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Sunday, December 15, 2019

Ten Years And Waiting

A decade after ‘Prakash Singh’ judgement, police reform remains undone.

Written by Maja Daruwala | Updated: September 22, 2016 5:18:49 am
Model Police law, Supreme Court, Prakash Singh case, India police, India news Central government’s pallid efforts toward encouraging national reform have included the formation of committees to create a Model Police law.

Anniversaries and birthdays are joyous occasions. The 10th anniversary of the Supreme Court’s judgement in the Prakash Singh case should be one of them — a reason to look back with pride at the court’s seven directions in its September 22, 2006, verdict aimed at propelling police reform. The judgement was intended — but perhaps not expected — to kick-start police reform.

On paper, the directions pull together recommendations generated since 1979. They make up a scheme, which, if implemented holistically, will cure common problems that perpetuate poor police performance and unaccountable law enforcement. The design requires states and the Centre to put in place mechanisms to ensure that: The police have functional responsibility while remaining under the supervision of the executive; political control over the police is kept within legitimate bounds; internal management systems are fair, transparent; policing is increased in terms of its core functions, and public complaints are addressed through an independent mechanism.

On the ground, however, states have chosen four approaches: Actively resist the court’s order; lie doggo and do nothing; do something but do it wrong and finally, get out from under the Supreme Court’s orders by passing laws which not only do not conform to the court’s orders but actually give statutory sanction to bad practices. For instance, in the majority of the 17 Police Acts passed since 2006, state governments have given themselves the sole discretion to appoint police chiefs instead of choosing from a panel recommended by the UPSC. In many of the nine operational Police Complaints Authorities currently in place, their design has been subverted by appointing serving police officers as judges in their own cause. Elsewhere, their functioning has been hobbled by the lack of independent investigators.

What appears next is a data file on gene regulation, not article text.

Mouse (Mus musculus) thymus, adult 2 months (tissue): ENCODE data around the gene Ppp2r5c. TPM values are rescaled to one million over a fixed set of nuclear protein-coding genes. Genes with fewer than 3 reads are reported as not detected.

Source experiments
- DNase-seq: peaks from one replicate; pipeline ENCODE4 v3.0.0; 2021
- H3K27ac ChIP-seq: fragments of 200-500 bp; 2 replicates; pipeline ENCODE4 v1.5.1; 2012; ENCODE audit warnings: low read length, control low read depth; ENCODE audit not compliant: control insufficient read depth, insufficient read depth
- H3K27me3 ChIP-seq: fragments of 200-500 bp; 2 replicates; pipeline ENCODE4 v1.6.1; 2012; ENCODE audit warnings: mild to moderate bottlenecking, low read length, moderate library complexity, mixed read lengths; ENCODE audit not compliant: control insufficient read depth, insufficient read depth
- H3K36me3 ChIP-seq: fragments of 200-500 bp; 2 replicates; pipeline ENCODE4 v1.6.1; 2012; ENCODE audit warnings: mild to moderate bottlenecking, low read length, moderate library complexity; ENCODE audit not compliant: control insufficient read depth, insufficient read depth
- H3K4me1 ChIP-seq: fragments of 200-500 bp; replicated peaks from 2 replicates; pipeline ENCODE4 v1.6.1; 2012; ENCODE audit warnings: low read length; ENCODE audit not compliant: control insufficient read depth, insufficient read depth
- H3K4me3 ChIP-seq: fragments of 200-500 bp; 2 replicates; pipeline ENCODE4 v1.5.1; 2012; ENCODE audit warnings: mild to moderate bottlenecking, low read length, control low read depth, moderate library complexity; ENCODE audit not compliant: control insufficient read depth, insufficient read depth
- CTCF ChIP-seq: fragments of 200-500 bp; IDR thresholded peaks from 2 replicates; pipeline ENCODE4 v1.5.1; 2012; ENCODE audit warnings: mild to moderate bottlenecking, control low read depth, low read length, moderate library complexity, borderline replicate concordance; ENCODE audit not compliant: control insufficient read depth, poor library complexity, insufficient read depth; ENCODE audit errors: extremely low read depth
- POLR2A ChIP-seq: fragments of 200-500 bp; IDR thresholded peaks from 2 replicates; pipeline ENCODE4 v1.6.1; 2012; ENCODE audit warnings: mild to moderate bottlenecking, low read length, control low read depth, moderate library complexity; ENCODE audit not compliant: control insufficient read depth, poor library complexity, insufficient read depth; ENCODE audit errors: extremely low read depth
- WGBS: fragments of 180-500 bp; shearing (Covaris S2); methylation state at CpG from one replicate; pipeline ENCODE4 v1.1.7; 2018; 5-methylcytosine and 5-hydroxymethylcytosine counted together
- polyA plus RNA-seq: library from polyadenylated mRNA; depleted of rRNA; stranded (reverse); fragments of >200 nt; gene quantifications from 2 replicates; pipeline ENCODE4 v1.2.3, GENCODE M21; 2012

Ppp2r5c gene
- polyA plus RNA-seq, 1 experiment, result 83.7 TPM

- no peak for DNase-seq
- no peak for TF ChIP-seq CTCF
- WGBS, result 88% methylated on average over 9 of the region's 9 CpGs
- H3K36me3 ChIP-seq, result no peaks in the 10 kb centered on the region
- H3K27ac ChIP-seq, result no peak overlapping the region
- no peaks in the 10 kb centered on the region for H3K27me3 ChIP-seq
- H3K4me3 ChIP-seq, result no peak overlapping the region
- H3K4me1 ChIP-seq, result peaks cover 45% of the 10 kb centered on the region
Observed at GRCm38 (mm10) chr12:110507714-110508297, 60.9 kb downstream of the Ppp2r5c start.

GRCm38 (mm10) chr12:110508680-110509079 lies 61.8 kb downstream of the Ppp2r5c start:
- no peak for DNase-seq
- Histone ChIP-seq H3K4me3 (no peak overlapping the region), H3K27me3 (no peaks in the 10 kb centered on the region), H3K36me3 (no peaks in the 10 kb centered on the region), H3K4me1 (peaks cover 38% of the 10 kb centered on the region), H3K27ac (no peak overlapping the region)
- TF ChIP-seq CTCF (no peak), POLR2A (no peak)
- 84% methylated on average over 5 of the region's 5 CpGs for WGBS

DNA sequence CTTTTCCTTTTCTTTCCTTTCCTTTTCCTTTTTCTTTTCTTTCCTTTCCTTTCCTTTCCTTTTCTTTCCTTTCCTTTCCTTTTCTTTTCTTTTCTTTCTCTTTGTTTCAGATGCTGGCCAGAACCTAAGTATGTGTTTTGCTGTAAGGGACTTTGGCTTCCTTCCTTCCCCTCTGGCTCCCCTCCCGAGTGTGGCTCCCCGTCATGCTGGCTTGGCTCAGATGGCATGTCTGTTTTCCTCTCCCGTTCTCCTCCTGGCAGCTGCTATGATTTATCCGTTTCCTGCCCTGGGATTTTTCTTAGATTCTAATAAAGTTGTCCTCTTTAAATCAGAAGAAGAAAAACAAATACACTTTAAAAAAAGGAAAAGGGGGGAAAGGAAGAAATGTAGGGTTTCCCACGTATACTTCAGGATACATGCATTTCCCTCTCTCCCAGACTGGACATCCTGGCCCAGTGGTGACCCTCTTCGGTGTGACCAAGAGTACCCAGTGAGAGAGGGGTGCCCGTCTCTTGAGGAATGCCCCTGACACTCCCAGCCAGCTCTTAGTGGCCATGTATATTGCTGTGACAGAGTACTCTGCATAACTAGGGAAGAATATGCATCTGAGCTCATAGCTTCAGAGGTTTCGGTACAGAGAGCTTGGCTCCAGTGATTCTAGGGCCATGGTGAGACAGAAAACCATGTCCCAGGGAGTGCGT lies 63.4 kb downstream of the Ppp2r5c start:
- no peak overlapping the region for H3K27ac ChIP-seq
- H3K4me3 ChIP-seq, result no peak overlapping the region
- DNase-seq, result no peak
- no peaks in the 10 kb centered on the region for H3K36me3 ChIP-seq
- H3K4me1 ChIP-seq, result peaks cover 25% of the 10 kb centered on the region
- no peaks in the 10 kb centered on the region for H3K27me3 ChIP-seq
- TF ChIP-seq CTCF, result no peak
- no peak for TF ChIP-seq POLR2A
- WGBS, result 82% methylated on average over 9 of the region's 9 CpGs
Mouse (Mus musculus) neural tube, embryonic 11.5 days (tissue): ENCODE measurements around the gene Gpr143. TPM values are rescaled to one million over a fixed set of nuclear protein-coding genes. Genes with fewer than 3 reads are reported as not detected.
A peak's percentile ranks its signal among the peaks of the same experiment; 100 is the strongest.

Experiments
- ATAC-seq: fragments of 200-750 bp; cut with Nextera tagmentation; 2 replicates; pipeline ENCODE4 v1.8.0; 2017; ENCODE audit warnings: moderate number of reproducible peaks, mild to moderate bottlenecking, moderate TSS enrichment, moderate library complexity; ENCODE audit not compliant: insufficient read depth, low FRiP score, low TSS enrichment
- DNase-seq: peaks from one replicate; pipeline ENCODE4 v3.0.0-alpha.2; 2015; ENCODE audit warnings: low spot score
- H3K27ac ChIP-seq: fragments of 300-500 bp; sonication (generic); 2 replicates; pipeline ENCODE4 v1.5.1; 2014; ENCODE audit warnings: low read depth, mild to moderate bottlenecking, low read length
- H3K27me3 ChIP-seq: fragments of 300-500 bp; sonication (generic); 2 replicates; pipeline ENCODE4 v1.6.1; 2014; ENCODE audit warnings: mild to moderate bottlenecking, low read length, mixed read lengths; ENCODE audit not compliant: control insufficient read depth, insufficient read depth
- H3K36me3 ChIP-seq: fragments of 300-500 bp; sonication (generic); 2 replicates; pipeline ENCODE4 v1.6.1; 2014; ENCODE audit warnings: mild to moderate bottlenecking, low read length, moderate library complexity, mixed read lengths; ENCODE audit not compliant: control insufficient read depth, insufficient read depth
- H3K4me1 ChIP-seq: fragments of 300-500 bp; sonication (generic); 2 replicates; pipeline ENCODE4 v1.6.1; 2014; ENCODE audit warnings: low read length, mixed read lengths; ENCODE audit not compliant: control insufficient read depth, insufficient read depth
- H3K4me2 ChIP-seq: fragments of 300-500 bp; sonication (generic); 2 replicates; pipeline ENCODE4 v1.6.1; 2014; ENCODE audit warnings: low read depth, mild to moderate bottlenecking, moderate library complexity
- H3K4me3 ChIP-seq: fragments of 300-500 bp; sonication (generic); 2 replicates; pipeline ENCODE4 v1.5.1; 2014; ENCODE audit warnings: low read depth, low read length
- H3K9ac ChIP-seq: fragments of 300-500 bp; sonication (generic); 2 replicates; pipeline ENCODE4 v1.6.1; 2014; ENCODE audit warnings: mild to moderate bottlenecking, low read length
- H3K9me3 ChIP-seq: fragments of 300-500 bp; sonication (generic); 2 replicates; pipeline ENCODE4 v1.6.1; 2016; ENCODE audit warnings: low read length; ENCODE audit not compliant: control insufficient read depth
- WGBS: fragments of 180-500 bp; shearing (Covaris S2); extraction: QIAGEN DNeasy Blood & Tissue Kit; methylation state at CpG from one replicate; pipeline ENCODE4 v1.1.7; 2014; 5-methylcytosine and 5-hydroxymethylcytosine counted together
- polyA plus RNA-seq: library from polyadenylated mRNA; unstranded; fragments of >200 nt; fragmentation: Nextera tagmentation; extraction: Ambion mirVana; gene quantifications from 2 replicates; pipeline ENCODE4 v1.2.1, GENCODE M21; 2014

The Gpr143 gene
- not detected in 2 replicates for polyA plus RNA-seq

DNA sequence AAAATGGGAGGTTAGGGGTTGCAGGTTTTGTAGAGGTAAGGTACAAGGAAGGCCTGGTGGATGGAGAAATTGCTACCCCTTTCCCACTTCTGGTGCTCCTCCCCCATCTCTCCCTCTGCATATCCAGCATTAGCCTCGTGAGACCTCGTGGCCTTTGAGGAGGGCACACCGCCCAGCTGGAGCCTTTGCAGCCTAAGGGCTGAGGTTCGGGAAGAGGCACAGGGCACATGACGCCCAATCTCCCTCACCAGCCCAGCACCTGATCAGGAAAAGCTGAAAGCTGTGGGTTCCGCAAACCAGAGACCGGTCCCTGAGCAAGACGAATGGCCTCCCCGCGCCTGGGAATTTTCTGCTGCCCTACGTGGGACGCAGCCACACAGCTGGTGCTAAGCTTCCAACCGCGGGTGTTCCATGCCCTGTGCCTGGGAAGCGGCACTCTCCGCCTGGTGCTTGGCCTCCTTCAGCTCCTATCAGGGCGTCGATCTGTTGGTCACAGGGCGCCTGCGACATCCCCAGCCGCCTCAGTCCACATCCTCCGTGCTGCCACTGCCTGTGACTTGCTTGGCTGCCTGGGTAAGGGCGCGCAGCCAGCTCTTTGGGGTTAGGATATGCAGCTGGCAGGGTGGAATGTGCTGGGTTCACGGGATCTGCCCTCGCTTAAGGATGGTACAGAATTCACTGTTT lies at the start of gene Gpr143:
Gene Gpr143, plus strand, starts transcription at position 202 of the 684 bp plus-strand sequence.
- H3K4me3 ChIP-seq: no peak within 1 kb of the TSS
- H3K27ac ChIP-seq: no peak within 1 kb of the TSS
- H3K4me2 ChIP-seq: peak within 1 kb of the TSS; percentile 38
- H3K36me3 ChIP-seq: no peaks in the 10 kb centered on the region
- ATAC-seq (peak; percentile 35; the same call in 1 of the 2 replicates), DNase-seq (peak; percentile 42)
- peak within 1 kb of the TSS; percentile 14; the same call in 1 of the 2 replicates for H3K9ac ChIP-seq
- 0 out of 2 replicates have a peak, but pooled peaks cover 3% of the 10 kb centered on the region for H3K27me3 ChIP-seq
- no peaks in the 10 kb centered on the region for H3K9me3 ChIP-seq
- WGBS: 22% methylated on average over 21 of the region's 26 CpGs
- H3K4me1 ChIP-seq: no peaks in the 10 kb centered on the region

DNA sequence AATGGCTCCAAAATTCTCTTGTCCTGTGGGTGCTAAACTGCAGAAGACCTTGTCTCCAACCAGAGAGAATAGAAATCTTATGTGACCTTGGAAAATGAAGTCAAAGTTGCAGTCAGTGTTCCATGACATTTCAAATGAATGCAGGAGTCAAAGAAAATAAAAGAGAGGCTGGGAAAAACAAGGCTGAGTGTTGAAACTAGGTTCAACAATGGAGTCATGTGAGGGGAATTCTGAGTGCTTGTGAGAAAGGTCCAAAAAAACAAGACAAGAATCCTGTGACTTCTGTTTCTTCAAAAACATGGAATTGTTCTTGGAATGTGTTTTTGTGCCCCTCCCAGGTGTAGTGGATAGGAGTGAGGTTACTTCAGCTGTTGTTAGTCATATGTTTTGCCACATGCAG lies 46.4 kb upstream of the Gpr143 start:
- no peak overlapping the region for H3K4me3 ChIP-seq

In the last decade, the court itself has been inconsistent in ensuring its directions are being followed. After four years of patience, in 2010, it appointed a monitoring committee. Its one brief shining moment flashed by when chief secretaries of four states were summoned to explain total non-compliance. Once empty justifications, excuses and promises were given, amici curiae have come and gone, hearings on compliance have sputtered into life under different judges and dwindled into Dickensian delay, leaving a disillusioned public behind.

Delhi, with its central government clout, should have been a big influence in encouraging implementation of the SC’s orders. Instead, it has been a laggard in every way. The Centre constituted a State Security Commission for Delhi in 2011. It has both the chief minister and lieutenant governor on it. Despite its potential to create policy, provisioning and performance guarantees for better policing, it has met just five times and not once since the AAP came to power.

The Central government’s pallid efforts toward encouraging national reform have included the formation of committees to create a Model Police law in line with the Court’s directions. The Model Bill of 2006 drafted under Soli Sorabjee’s chairpersonship has been adopted in breach by 17 states and entirely ignored by the Centre. Then, as if to signal some sign of wakefulness, another Police Act drafting committee was formed in 2013 to make revisions to the 2006 model. Dutifully, it has given its recommendations, which now lie mouldering in bureaucratic caverns measureless to man. In any other country, such brazen disobedience to its Supreme Court’s orders would be a crisis of constitutionalism. In India, this is routine disobedience and the courts have barely stirred.

Sad or happy, a 10-year moment requires marking. Ten years of Prakash Singh signifies the valiant efforts of some within the police and amongst civil society to make improvements even if they are whistling in the wind. It shows also how strong the police-power connection is and how difficult it is to break a captive police from its enslavement to political clout. It proves how little individual safety — of women, children, the vulnerable, the minority, the migrant, the dissenter, “the other” — really matters to governments, whatever the party. It signals how unwilling they are to take the smallest steps to change the police from a force designed to tamp down the public to the public service our democracy deserves. True, September 22, 2016, cannot be a day for celebration but we can surely mark it as a requiem for reform.

The writer is director, Commonwealth Human Rights Initiative

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